An example is the “Democratic workers' participation and employment standards in the role of poverty alleviation” project in Tanzania, where too many issues were being considered including social dialogue, wages, work relations and social services. Participating institutions and the individual participants persistently noted that the course was too general with insufficient tailoring. The demand of many of the highly-qualified participants for more specific, specialised content was not met.
The projects that were not well designed were often those that involved single organisations - often NGOs actively engaged in providing skills to youth and others in entrepreneurship. Many of these projects were potentially very relevant but the design often missed a wider demonstration effect or a solid embedding in the longer operations of the organisation itself.
Furthermore, participants pointed out that the programme format did not engage strongly enough with the managers in the parent institutions. In many cases the managers of the institutions from which the participants are selected did not have a full understanding of the objectives of the training programme and were not willing to commit their organisation to fully support the participants during the elaboration and implementation of the projects. A test of the credibility and realism of the stated support from the institutions was not made – it seems it was accepted at face value and on the basis that the participants would be released for the course and in some cases the airfares would be paid for. As a result, projects were developed that were not realistic as they required funding from the parent institution that was not available.

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2.3 DIRECT ACTIONS IN COMMUNITIES

2.3.6. Vocational education/skills training

Recommendation: 6) Ensure the TVET and training is sufficiently tailored to local contexts and the needs of participants so that participants can implement what they learned easily in the local situation.

Reference: Buhl-Nielsen Eric, Oskarsson Bertil, 2015, Evaluation of Swedish International Training Programme (ITP) 288, “The Role of Labour Market Policies in Poverty Alleviation” 2009-2015, Final evaluation, SIDA, Stockholm, Covered countries: Tanzania, Kenya and Mozambique.

Evidence sample: the evaluation noted two persistent weaknesses: the TVET course was too general with insufficient tailoring and; the course contents was not easy to adapt to the local context. The programme was perceived as very broad and covered not only active labour market policies, but also prerequisites for an efficient active labour market policy, for example systems for labour market information and labour market forecasting and systems for a regular social dialogue. As a consequence many participants mentioned during interviews that they lacked a more in-depth study of their specific field.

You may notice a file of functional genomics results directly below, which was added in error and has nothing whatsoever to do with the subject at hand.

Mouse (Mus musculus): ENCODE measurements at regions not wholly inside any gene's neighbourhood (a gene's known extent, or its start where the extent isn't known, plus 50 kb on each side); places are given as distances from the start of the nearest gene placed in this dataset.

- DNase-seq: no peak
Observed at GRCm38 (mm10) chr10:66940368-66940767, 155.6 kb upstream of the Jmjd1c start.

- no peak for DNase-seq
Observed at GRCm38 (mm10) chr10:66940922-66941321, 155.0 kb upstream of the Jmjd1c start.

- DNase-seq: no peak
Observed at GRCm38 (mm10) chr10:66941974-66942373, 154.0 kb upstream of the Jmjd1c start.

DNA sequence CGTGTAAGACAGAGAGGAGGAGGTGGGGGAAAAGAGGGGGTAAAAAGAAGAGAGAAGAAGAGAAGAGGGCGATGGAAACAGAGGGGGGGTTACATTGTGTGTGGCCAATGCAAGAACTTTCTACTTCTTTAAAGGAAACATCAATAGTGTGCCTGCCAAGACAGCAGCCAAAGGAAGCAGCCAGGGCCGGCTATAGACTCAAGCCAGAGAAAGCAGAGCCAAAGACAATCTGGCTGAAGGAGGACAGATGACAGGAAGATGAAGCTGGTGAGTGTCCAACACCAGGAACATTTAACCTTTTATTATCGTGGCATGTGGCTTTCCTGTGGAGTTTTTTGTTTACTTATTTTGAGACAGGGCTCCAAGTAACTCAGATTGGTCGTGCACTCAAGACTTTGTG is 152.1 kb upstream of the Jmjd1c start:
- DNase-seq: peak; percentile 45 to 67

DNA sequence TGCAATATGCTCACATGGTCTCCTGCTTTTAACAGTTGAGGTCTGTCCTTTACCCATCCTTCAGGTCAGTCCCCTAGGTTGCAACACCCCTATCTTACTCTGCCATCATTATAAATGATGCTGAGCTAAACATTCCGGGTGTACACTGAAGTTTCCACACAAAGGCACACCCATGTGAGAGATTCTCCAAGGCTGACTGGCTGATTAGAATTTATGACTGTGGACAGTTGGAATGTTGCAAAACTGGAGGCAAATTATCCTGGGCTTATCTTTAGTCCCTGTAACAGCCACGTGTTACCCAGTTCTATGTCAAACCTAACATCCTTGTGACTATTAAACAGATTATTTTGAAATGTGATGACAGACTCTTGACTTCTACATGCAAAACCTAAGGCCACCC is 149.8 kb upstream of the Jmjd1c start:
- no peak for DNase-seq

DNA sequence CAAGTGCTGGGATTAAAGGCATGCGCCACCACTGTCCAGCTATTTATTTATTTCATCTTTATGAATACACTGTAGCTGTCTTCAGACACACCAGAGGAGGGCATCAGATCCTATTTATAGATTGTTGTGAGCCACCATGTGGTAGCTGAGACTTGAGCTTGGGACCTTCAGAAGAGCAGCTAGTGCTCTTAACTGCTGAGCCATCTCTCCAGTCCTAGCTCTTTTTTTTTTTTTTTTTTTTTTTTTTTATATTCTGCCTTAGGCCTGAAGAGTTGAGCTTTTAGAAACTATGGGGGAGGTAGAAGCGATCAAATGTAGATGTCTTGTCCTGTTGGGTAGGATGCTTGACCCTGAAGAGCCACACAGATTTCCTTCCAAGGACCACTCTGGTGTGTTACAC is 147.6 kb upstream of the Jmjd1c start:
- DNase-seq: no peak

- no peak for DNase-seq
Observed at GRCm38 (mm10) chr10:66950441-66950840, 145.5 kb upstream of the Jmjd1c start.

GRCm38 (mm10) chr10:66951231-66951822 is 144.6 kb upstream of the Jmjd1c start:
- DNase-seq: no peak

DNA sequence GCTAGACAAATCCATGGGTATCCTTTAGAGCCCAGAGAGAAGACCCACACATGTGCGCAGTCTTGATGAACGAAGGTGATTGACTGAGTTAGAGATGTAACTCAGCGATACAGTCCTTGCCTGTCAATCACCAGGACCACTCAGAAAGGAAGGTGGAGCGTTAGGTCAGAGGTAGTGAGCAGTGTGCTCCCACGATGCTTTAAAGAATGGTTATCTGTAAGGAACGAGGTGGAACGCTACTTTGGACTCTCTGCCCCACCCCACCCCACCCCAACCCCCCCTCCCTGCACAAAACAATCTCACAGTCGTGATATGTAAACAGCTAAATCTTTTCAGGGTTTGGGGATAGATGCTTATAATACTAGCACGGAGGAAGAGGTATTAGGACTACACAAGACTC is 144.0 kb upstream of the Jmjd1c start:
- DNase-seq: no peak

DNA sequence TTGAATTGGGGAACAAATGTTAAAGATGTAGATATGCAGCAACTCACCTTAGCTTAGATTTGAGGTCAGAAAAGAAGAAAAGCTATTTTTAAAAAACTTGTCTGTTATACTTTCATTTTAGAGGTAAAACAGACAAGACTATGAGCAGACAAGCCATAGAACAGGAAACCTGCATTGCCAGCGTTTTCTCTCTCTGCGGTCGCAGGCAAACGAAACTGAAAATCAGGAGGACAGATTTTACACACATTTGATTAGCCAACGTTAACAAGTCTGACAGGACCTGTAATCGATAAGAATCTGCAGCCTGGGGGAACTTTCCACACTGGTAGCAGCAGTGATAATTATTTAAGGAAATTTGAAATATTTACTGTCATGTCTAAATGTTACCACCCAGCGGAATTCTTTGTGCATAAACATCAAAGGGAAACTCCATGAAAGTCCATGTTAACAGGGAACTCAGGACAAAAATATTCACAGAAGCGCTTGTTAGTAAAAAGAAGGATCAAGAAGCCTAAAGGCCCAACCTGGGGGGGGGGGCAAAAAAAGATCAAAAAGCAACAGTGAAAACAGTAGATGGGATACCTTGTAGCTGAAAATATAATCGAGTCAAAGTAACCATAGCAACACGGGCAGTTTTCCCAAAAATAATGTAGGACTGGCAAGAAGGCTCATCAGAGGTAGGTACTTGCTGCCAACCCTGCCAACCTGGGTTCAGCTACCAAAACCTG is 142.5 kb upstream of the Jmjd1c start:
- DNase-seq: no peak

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2.4 APPROACHES TO ENHANCE LIVELIHOODS, EQUITY AND INCLUSION

2.4.1 Social dialogue and IE

Recommendation: 1) Promote and facilitate social dialogue between a range of stakeholders as this contributes to appropriate content, capacity strengthening through knowledge sharing, speedier decision-making and ownership.   Dialogue may include rural/or community members, local/regional/national government, civil society and academia representatives, workers and employers organisations.

References: Buhl-Nielsen Eric, Oskarsson Bertil, 2015, Evaluation of Swedish International Training Programme (ITP) 288, “The Role of Labour Market Policies in Poverty Alleviation” 2009-2015, Final evaluation, SIDA, Stockholm, Covered countries: Tanzania, Kenya and Mozambique.

Evidence sample: the evaluation found that the programme succeeded in attracting a balanced group of participants representing policy makers, employers, trade unions and others. The balance between different categories of participants was consistent with around 17-18 participants from the public sector, and the rest from employer organisations, trade unions, and NGOs. The second programme cycle is an exception: for this programme cycle half of the participants (13 persons) represented trade unions. In Kenya the balance in the category of participants enabled a project on youth training based at the employment centre of the Ministry Labour, Social Security and Service to benefit and make use of the efforts in youth training arising from another project based at a NGO. In Mozambique, a project of the Ministry of Planning and Development was based on a project of a previous participant from the same Ministry.